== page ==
PostgreSQL doesn't support spanning a single table over multiple tablespaces directly. You can use table partitioning to create a "master" table, with child tables on different tablespaces. It's a bit tricky and it means you can't use foreign keys or enforce a proper unique constraint on the primary key, so it's not generally the preferred option. A more ...


2

I see two possible reasons: Your installation script is not correct and failed to create the tables correctly The CentOS installation does not have InnoDB installed (or activated). MySQL will not tell you about it if you request a non-existing storage engine (or at least not loud and clear)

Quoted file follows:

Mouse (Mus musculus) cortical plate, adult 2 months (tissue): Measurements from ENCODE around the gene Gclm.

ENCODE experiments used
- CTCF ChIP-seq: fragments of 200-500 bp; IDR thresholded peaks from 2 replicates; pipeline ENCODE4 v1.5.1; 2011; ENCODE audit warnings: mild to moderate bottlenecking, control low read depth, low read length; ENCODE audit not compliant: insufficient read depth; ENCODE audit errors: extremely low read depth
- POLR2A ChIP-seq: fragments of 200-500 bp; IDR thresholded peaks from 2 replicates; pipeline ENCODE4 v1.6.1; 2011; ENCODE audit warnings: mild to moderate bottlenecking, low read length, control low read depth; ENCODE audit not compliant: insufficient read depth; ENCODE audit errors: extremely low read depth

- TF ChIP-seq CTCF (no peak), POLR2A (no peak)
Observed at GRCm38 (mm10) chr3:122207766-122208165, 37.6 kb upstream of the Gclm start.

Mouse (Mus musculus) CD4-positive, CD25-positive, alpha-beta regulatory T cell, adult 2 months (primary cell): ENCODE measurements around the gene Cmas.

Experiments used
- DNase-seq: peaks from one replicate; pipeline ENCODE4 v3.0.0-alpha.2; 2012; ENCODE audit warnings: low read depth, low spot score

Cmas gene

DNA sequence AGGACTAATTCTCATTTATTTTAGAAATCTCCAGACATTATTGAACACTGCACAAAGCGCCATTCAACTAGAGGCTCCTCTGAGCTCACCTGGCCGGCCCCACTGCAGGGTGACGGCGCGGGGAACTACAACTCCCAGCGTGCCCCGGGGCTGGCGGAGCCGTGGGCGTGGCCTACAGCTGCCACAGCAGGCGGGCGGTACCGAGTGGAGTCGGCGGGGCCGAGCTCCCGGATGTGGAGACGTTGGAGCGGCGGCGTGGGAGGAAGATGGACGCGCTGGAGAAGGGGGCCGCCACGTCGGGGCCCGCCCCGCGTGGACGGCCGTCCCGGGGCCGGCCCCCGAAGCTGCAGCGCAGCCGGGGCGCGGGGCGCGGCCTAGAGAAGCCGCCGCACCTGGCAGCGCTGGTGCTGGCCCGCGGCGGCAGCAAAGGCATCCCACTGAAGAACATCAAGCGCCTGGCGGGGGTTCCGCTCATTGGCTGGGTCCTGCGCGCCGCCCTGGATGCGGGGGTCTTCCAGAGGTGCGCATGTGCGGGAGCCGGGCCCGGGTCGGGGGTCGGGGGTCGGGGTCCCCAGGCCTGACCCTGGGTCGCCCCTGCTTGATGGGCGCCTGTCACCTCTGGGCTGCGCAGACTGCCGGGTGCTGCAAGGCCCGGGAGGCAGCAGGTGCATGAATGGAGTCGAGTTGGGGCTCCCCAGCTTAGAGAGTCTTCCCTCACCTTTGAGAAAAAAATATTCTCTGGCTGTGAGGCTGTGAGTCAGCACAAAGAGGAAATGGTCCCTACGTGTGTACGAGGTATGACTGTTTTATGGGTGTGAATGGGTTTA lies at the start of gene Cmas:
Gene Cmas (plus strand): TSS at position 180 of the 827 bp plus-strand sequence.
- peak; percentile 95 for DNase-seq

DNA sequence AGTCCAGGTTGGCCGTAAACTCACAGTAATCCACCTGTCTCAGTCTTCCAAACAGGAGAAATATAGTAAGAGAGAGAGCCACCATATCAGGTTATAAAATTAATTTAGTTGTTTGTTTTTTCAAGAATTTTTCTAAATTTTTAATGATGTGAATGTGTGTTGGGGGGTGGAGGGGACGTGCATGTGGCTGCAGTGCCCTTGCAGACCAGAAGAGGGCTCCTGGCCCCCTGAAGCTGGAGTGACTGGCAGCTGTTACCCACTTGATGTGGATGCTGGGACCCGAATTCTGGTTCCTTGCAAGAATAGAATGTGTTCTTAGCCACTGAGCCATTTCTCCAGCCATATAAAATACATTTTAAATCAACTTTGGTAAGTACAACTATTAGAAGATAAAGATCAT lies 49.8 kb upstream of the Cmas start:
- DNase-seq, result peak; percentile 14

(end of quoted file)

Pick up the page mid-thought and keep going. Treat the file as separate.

2

In the link that Dimitar provided, the question itself hints at a solution - if you're putting this in a script, you could add the SET PASSWORD line with an empty password. export DEBIAN_FRONTEND=noninteractive sudo debconf-set-selections <<< 'mariadb-server-10.0 mysql-server/root_password password PASS' sudo debconf-set-selections <<< ...


2

I think there are two unrelated problems here: 1) failure to connect on Unix domain socket This part of ps output: /opt/PostgreSQL/9.3/bin/postgres -D /home/dev/postgres_data indicates that you're not running postgresql as packaged for Ubuntu. Ubuntu doesn't install its binaries inside /opt (it doesn't even create /opt) and your data directory ...


2

What you have seems fine. I would add the following Run this on the Master. SET GLOBAL innodb_fast_shutdown = 0; SET GLOBAL sync_binlog = 1; SET GLOBAL sync_master_info = 1; This will cause everything that has been uncommitted to be committed on shutdown. Then, it flushes the binlogs to disk. On the Slaves, run this SET GLOBAL innodb_fast_shutdown = ...